Poetry’s ultimate problem is the task of describing the ineffable with words.

Within many great mystical and religious-philosophical traditions–Taoism, Neoplatonism, and Buddhism, to name a few–it has often been maintained that while everything that exists is a unified Totality, our minds conceptually divide it up into pieces in order to understand it intellectually. In our everyday experience, of course, the world consists of a plurality of objects. But closer examination shows those objects to have no clear boundaries; all things are gradated and blurred into each other. How then can they be called separate?

The same can be said of all we experience. Look closely at the content of what you consciously perceive and you find that at every given moment words like “happy” and “sad” to describe emotions, “blue” and “green” to describe colors, “short” and “long” to define lengths, “length” and “height” to describe dimensions, are highly inadequate to describe experience. They are highly abstract. And yet more specific and nuanced words are made so by further contrasts between things, by employing contrasts to an ever-finer degree. A woodcut, etching or sketch can use this principle to make a sophisticated representation of a subject using black and white. In other words, it can use oversimplified binary categories to make something which appears much more complex.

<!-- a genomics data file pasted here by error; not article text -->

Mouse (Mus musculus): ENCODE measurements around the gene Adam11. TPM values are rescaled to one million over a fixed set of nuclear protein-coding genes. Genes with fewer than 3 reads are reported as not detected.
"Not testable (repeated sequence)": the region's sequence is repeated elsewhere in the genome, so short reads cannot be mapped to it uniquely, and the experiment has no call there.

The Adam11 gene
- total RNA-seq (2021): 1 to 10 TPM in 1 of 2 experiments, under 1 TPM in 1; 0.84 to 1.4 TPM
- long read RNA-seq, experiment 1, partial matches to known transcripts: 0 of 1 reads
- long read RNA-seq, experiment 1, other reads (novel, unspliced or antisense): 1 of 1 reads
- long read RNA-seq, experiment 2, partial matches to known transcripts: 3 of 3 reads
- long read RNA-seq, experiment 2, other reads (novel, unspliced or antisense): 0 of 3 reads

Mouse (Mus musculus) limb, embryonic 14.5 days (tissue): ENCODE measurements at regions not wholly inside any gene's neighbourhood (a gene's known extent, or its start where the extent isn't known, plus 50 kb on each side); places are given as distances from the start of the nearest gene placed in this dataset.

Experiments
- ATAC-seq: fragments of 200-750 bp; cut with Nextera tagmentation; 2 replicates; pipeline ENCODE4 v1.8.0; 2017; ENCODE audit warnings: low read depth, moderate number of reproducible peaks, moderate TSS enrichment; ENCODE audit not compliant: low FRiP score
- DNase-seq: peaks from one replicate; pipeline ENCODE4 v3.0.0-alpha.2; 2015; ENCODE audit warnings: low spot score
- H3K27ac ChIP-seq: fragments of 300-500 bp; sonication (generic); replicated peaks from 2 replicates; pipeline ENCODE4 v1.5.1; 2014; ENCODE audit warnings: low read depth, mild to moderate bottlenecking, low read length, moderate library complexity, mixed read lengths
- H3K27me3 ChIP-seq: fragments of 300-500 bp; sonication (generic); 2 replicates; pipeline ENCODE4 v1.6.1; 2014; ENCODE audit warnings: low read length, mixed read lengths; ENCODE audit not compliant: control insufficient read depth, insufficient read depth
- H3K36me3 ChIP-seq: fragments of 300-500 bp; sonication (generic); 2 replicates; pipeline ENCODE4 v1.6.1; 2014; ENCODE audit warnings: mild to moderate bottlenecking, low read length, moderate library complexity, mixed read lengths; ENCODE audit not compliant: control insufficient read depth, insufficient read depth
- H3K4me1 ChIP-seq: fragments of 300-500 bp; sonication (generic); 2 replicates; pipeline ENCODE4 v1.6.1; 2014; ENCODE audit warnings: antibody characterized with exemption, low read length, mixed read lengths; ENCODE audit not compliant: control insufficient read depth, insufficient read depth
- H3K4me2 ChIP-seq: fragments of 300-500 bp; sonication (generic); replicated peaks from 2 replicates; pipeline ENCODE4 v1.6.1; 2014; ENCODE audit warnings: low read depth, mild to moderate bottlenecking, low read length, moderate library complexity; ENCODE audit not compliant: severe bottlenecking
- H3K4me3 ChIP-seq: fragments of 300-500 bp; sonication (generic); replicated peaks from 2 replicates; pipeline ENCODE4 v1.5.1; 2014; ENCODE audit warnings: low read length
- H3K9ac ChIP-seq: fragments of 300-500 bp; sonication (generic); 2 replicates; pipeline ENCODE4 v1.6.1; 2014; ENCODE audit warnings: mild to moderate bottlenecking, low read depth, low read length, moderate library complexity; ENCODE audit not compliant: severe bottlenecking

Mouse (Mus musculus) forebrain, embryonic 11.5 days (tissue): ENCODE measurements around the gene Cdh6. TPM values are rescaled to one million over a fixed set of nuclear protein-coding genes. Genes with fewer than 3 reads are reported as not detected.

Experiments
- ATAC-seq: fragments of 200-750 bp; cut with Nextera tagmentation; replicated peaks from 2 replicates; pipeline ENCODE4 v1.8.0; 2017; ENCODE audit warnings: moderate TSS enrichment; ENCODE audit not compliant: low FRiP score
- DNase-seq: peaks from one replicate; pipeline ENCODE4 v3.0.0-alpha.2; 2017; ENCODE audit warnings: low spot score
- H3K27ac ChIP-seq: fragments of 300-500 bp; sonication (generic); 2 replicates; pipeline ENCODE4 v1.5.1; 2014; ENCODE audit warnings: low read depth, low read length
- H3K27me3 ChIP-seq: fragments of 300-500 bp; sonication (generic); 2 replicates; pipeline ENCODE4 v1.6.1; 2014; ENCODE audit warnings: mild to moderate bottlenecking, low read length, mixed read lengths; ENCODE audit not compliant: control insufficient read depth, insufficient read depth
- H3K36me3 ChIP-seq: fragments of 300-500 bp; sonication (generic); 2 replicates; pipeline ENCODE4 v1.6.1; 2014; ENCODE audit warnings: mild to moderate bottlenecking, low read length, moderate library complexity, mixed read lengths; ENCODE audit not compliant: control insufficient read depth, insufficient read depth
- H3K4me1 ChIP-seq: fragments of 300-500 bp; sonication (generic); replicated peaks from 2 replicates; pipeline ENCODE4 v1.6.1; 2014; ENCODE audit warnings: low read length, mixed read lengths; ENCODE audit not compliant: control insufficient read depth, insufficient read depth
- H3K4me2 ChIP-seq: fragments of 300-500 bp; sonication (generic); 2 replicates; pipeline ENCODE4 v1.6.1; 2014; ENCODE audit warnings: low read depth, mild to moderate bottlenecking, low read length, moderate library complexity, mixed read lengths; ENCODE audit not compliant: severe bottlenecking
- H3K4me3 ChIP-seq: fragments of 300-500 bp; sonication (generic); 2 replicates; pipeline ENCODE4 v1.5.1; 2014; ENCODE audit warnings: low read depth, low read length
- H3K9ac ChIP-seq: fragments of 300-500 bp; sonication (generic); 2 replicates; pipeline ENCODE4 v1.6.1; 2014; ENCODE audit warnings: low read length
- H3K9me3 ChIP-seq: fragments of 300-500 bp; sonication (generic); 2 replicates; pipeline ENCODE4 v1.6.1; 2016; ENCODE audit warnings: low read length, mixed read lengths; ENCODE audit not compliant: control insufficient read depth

Thus increasingly sophisticated words can be invented to represent better the different facets of experience, though never absolutely. Since language is vastly limited, poetry may make use of such nuanced words, but also explores the boundaries of description by employing words in such a context, rhythm and form as to elicit new meanings.

The core ambition of poetry is to present meaning in the form of an emotional and intellectual complex which surpasses the capacities of ordinary language use. But its presentation of meaning will never be reducible to syntax and semantics. That is its power. Poetry relies on elements whose meaning varies according to one’s personal experience; with words, for instance, whose meanings are constituted not only of one’s knowledge of public usage but also of one’s ingrained associations with them. So it is that to varying degrees, when language affects a person, in that moment its meaning is no longer public. Used poetically, its results are not wholly predictable–though perhaps the poet cultivates some intuitive knowledge of the effects of language and cadence on the human psyche. After all, poetry can be skillful. But its skill lies in invoking meaning rather than representing it. Yet, while finite in its expression, the skillfulness shown by great poets in gesturing towards certain types of experience shows that poetry can manage in some sense to speak of the ineffable by way of words.


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